Waste Sorting System - Eunice Chung, Frankie Gaw, Michelle Guarino, Danielle Parnes

posted Apr 30, 2011, 9:38 AM by Frankie Gaw   [ updated Apr 30, 2011, 10:17 AM by Jen Mankoff ]

The waste disposal system at Carnegie Mellon’s dining locations lack post-consumer composting, easily understandable instructions, and a sense of standardization throughout the various locations. Our project aim was to arrive at a solution that would allow an easy implementation of collection bins for post-consumer compost, recycling, and trash and a new visual communication system to inform and educate students and faculty. We identified waste sorting and pre-consumer composting as a valuable and appropriate area to address because of CMU’s past efforts related to the environment, and more specifically the waste management systems they have put into place and lack. In order to gain a better understanding of how to address our established problem, we observed Phipp's Conservatory, the University Center, and the Café in Resnik to see how they deal with their waste.

At the University Center, the scattered placement of the waste bins impeded students in their willingness to recycle because of the extra effort it took to go from from one bin to the other. Also, the lack of cohesiveness between the trash can and recycling bin created a disjointed waste disposal system that was evident in students’ unwillingness to make an effort. 

At Phipps Conservatory, we found an existing system that was effective in organization, but lacked a visual hierarchy that was comprehensible to the viewers. Although differentiated by category, the overwhelmingly tall signage and large number of items inhibited the person from seeing their system. This resulted in many people to look into the trash, to see in real time what was physically being put into the trash to reinforce their decision making. However, some of the bins had the wrong items, creating even more misleading visuals.

Good categorization, but lacked hierarchy in terms of the visual language and too many items on large board became overwhelming

Many people looked inside the trashcans rather than the board, but each trashcan had wrong items in them, creating even more confusion

We created a prototype to test what we learned from our previous observations with our own signage and visuals at Resnik and we found that more specific interactions such as separating food from the container weren’t practiced if it wasn’t clearly communicated to them that food was compostable and the container was recyclable. Also, the broadness of what items could go into the compost bin seemed to be overwhelming in communication. 

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Our solution to a post-consumer composting system was to create a waste disposal receptacle supported by a visual system that both educated and guided students to organize their waste correctly. We wanted the design of the trash bins to encourage the user to place the most trash possible in composting and recycling and the least possible to go into the trash. Three main layers of hierarchy are communicated: physical trash, category label, category details; which allows user to quickly and easily take in information; minimal text helps to reduce comprehension time and confusion.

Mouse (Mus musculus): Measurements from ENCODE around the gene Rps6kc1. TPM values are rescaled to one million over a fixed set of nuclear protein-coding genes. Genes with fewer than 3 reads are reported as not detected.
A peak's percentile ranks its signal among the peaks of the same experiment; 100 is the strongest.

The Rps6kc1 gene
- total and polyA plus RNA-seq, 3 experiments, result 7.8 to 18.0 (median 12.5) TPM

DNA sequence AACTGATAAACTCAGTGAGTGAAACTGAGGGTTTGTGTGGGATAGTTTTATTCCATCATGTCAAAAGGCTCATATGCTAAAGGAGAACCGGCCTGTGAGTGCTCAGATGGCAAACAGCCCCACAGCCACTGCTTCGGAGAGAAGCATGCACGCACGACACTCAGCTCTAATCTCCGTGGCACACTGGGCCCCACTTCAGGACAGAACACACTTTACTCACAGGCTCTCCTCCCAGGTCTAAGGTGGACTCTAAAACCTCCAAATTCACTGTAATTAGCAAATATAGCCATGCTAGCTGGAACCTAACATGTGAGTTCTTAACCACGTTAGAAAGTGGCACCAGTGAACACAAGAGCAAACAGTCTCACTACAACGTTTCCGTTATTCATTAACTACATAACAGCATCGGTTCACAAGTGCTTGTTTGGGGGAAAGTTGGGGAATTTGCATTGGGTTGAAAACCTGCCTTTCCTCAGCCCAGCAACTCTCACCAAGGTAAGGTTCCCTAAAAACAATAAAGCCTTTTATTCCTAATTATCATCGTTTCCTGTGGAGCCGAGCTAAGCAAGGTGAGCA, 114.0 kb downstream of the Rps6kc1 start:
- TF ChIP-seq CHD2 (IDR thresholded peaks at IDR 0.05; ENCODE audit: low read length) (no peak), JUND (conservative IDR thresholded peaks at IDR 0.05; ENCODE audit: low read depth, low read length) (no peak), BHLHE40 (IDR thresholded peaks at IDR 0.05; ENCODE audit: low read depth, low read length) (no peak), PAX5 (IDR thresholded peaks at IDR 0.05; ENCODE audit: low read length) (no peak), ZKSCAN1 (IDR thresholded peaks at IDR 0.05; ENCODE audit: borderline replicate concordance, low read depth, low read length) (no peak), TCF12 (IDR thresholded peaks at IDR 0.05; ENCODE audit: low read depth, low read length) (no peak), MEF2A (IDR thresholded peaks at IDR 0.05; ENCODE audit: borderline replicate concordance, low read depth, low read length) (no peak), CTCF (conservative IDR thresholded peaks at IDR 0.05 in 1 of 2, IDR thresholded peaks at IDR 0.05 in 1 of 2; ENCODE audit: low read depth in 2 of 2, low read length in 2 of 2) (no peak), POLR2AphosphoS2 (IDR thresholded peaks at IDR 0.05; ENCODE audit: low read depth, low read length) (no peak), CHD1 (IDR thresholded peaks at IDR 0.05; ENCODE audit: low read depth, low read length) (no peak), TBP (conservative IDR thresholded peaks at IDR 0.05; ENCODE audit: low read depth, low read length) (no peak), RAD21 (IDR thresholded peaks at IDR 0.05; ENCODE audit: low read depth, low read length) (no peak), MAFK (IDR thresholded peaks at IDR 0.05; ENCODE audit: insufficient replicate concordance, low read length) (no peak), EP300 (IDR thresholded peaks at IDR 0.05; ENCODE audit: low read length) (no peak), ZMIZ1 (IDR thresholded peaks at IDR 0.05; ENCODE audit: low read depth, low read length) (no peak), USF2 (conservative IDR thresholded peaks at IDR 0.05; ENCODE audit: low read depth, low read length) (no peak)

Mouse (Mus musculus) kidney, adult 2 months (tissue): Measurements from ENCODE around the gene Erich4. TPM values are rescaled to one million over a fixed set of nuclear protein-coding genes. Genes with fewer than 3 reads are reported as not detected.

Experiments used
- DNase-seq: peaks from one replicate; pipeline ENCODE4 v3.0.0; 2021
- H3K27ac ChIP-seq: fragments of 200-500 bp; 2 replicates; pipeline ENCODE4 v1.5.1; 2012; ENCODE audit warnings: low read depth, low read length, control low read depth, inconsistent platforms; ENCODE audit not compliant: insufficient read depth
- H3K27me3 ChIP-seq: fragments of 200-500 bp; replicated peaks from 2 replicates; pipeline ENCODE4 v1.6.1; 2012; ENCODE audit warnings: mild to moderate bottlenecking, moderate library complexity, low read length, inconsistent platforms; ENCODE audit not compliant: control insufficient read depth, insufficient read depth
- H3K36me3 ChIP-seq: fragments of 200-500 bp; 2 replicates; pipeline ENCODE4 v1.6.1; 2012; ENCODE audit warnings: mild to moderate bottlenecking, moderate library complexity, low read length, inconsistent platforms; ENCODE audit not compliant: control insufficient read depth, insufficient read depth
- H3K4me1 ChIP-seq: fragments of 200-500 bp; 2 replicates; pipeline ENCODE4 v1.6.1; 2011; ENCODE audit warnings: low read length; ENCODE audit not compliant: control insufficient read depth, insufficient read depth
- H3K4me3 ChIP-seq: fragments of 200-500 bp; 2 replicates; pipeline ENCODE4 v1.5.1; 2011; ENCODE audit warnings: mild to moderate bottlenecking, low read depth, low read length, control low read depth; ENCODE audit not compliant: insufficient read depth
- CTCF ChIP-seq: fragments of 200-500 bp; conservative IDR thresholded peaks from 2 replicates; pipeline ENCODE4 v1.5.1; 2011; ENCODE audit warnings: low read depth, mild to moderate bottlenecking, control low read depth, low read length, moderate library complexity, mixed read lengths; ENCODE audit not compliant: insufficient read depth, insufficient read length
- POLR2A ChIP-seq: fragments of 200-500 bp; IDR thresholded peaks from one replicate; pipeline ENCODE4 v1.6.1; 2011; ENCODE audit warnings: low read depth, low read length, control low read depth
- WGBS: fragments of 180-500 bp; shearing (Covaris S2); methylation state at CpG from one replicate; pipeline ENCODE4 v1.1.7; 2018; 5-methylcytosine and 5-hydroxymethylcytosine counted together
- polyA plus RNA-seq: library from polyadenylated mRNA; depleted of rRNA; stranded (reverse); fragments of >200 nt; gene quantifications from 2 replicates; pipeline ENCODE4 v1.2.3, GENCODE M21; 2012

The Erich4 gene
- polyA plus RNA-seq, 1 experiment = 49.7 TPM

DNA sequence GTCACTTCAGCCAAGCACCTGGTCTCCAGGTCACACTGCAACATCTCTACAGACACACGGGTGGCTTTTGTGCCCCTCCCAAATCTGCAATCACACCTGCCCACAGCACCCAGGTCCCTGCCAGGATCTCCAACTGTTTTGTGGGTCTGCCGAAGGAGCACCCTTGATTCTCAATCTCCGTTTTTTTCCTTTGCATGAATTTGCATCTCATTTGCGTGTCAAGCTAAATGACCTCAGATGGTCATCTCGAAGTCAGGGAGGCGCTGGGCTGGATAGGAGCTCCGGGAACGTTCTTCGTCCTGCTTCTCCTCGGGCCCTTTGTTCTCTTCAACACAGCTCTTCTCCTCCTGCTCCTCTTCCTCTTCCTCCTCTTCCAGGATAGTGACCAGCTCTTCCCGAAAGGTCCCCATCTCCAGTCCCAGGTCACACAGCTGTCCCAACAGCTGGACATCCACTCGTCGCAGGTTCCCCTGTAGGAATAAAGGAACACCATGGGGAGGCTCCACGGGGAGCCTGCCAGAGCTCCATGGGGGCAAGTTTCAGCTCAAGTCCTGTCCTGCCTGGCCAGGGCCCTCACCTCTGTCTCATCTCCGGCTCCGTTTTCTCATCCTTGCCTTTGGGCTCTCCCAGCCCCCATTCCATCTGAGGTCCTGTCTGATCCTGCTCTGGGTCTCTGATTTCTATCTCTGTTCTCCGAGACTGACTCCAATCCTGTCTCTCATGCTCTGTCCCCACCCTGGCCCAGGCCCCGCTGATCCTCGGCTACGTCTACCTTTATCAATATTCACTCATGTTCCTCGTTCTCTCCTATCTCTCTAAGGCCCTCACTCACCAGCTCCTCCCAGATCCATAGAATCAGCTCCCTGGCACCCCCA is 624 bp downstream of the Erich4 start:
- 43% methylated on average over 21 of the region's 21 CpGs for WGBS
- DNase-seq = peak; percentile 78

. In order to address the the lack of standardization and extra effort for students to recycle, we organized the trash bins based on the order in which people throw away their trash, generally going from the food, to the container holding the food, to any other items that cannot be composted or recycled. Organizing the bins according to that process was a crucial part in creating a natural routine that’s straightforward and understandable to someone who may have never composted before. 

We put category labels in front of the trash bins, which utilize colored signage to visually differentiate the different types of trash. We placed the signage in front of the trash to allow viewers to visually see each category first as they approach the trash cans. Behind the bins, we designed clear windows to house the actual objects of its given category to serve as a straightforward visual guide. These windows would allow the dining establishments to insert items which are commonly used and replace them as items change.


We also created a separate bin for food scraps, in order to clearly bring to attention the distinct nature that category. This allowed for compostable items as a whole to be organized more clearly, and therefore, decreasing the chance for contamination. 

In conclusion, we have been able to work toward a more effective communication system, and found that mainly simplification and realistic representation are the most effective methods.   As a next step, we could further work with the Green Practices Committee to further refine out project to be presented to the university as a proposal.  To get to this state, we would need to do further research on the costs associated, and further refine the systems by which the trash would be placed into the correct dumpster.  We could also contact the universities we found that have post-consumer composting to get a better idea of how they implemented it, what works well, and what suggestions they could provide from their experiences.